This South Carolina Church Should Be Treated the Same as Other Groups

Sarah KramerAll Enews, Strengthening Team

The Town of Edisto Beach in South Carolina is standing its ground. The problem is that the ground on which it is standing is unconstitutional.

Edisto Beach officials have blocked a local church, Redeemer Fellowship of Edisto Island, from renting space in the community civic center on the same terms as other groups.

Redeemer Fellowship had rented space at the civic center two times earlier this year without problem. When the church requested another rental agreement with the center, however, the town attorney claimed that it would appear as if the town were “establishing a religion” if it allowed the church to worship at the civic center.

But that is ridiculous.

Edisto Beach allows a number of groups to rent space at the civic center, for a wide range of events. Just because a church rents space available to everyone else in the community does not mean the town is “establishing a religion.” No one is forced to attend Redeemer Fellowship’s service, and the church pays its rent, just like any other group.

Treating churches the same as secular groups is not giving them any sort of advantage – it’s just fair.

Still, Edisto Beach officials are not budging. In response to an Alliance Defending Freedom (ADF) lawsuit, city officials have defended their discriminatory policy, arguing that they have not violated the Constitution.

Supreme Court precedent says otherwise.

ADF represented Trinity Lutheran Church of Columbia before the Supreme Court in 2017. The State of Missouri had blocked Trinity Lutheran from receiving a grant to resurface its playground. The grant program was open to all nonprofits in the state of Missouri. Yet, because the playground is operated by a church, the state denied them the grant.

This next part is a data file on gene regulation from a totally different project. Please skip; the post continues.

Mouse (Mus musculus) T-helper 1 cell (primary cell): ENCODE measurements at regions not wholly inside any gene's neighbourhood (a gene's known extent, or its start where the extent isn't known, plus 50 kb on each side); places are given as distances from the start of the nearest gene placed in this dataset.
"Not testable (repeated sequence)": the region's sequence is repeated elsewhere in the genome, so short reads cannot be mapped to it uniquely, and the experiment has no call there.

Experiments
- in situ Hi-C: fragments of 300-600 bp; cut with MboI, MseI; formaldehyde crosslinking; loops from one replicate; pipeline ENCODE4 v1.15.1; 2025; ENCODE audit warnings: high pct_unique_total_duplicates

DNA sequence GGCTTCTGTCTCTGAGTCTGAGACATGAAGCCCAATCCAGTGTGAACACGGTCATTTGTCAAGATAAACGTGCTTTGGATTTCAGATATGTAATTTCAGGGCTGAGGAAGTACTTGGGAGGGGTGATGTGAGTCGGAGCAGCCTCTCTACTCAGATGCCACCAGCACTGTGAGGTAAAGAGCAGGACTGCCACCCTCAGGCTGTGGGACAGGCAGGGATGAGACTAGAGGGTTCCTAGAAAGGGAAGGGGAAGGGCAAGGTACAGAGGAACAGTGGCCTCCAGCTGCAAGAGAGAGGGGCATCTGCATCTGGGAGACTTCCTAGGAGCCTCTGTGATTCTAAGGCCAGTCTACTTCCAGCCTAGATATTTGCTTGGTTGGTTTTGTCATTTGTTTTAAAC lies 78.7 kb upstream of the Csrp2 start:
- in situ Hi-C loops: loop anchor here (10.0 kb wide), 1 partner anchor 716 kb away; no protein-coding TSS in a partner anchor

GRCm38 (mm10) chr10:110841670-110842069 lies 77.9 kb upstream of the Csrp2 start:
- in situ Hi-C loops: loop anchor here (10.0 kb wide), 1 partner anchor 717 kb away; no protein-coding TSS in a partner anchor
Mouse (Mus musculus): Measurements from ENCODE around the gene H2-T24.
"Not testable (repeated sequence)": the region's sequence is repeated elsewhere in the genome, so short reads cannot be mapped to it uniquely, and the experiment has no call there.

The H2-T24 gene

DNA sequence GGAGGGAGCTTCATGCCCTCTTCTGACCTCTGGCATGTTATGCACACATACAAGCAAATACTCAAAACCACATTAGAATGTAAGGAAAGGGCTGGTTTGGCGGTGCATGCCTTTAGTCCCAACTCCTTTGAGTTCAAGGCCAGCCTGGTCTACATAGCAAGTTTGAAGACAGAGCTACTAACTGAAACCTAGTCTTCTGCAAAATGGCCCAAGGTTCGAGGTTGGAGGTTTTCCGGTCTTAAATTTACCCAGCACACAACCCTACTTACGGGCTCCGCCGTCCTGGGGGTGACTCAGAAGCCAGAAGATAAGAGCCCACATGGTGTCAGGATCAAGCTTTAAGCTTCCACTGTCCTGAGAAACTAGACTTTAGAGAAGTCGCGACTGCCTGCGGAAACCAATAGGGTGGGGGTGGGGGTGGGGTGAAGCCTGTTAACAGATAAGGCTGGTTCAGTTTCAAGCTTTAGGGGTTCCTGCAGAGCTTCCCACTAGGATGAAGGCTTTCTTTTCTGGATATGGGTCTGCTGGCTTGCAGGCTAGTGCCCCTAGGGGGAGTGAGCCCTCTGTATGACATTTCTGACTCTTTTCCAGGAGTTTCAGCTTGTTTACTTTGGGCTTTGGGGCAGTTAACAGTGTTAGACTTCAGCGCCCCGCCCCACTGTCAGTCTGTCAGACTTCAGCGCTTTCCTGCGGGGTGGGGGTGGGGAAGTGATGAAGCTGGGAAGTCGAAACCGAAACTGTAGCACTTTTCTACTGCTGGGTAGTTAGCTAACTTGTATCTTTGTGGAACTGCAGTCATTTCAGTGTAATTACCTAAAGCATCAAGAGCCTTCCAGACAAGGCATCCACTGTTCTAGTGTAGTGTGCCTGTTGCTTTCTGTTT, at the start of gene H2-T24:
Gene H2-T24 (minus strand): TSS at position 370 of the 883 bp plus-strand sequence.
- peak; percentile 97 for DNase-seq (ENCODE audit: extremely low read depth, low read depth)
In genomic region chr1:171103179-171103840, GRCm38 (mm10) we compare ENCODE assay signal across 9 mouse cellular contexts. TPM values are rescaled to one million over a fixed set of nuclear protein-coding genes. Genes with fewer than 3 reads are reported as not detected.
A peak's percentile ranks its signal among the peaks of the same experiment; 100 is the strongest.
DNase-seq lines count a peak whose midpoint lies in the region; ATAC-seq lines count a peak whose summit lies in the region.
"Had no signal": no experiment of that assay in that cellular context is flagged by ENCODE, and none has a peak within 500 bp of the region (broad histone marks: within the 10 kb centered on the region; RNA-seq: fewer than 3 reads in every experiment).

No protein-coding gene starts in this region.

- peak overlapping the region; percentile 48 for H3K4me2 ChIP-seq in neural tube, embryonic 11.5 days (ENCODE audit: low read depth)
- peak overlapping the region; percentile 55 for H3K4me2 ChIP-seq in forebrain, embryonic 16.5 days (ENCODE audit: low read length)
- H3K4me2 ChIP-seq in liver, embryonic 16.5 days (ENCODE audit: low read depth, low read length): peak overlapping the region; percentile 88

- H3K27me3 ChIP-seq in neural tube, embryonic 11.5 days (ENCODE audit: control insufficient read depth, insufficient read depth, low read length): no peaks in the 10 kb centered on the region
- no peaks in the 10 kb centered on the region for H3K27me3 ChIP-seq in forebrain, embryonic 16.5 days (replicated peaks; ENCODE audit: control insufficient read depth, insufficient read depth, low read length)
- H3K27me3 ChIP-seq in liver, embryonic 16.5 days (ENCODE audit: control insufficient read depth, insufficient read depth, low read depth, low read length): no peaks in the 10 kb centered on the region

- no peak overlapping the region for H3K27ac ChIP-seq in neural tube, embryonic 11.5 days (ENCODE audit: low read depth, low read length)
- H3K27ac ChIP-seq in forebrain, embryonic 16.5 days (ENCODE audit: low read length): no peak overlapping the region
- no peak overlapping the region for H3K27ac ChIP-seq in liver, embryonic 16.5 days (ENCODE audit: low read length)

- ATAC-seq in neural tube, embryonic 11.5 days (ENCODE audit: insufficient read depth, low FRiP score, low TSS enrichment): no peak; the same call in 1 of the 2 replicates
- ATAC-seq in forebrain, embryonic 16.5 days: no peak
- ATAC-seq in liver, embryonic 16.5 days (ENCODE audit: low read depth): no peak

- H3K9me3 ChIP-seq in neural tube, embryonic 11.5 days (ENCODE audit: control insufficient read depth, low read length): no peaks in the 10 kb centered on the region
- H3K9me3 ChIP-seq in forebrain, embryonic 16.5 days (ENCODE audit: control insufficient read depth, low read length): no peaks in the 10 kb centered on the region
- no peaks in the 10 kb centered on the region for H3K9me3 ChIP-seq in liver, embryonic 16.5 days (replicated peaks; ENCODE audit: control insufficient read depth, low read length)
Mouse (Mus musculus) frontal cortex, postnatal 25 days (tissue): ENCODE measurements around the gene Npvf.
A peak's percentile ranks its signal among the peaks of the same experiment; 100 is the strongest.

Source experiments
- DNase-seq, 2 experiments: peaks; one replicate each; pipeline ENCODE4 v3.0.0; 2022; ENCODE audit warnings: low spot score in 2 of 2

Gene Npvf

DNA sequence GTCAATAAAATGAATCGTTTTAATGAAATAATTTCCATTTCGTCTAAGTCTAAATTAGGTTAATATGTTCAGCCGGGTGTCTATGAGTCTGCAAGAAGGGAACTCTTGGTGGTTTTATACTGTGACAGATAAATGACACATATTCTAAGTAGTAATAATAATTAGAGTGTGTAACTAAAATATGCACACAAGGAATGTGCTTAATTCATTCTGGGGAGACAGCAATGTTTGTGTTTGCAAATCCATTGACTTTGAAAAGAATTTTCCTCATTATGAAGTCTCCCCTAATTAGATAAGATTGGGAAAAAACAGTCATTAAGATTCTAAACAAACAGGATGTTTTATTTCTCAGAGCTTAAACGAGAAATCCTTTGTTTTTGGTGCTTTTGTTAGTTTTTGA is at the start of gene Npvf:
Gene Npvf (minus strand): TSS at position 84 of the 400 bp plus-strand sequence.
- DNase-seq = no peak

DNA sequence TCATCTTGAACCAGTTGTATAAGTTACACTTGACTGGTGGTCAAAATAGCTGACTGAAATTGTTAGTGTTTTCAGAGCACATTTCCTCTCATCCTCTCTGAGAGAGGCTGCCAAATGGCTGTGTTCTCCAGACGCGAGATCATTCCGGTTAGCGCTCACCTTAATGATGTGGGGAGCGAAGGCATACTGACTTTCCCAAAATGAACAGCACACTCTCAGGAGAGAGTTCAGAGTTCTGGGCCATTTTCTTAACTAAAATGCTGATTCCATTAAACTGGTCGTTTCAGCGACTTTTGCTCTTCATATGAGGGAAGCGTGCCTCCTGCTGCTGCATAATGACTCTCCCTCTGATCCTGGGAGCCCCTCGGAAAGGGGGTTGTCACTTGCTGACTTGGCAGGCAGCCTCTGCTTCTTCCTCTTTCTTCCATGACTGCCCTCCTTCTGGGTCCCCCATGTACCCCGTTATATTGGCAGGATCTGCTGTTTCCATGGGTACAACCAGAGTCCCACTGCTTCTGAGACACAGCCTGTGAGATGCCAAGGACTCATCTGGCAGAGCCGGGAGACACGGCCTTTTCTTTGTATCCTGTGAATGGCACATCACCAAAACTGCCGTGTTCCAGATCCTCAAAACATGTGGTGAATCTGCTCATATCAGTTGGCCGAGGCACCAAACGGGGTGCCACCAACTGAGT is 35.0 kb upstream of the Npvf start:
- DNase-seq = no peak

Thankfully, the Supreme Court ruled 7-2 in favor of Trinity Lutheran, making it clear that the government cannot treat religious people and organizations worse than everyone else.

The same is true here.

That’s why the ADF Church Alliance is representing Redeemer Fellowship. The government should never be permitted to treat people of faith as second-class citizens – barring them from benefits that others receive simply because they are religious.

The ADF Church Alliance was created for cases and issues just like this – where government officials are threatening the constitutional rights of churches. It is an affordable membership program that prepares, advises, and even litigates on behalf of churches as the legal culture tests the limits of religious freedom.

Members of the ADF Church Alliance receive:

  • Legal review of church bylaws and policies that relate to protecting the church’s religious liberty;
  • Direct access to attorneys to answer your questions about protecting the church’s religious liberty;
  • Consultation for legal issues involving the church’s religious liberty (prior to litigation);
  • Legal representation in cases involving the church’s religious liberty (e.g., employment, land use, tax exemption, church member discipline/removal, requests to use church facilities, government mandates or unconstitutional regulation, volunteer requirements, equal access to government property or benefits, and clergy confidentiality); and
  • Specialized resources such as webinars and newsletters tailored to protecting the religious liberty of the Church.

MTSBC has teamed up with ADF Church Alliance to serve your church. Because of this partnership, you get a 20% discount on this already affordable program.

1) Join by completing the application here.
2) Enter promo code MTSBC2018 in step two of the application for your 20% discount.
3) Leave your legal burden behind today.

Become a member today to help prepare and protect your church!

About the Author
Sarah Kramer

Sarah Kramer

Sarah Kramer graduated from Hillsdale College in 2013 with a degree in Political Economy and Journalism. She worked as an investigative reporter before joining the Alliance Defending Freedom team. Sarah married her college sweetheart in August of 2014 and moved to Phoenix shortly thereafter, where she and her husband are excited to settle in and spend winters away from the snow.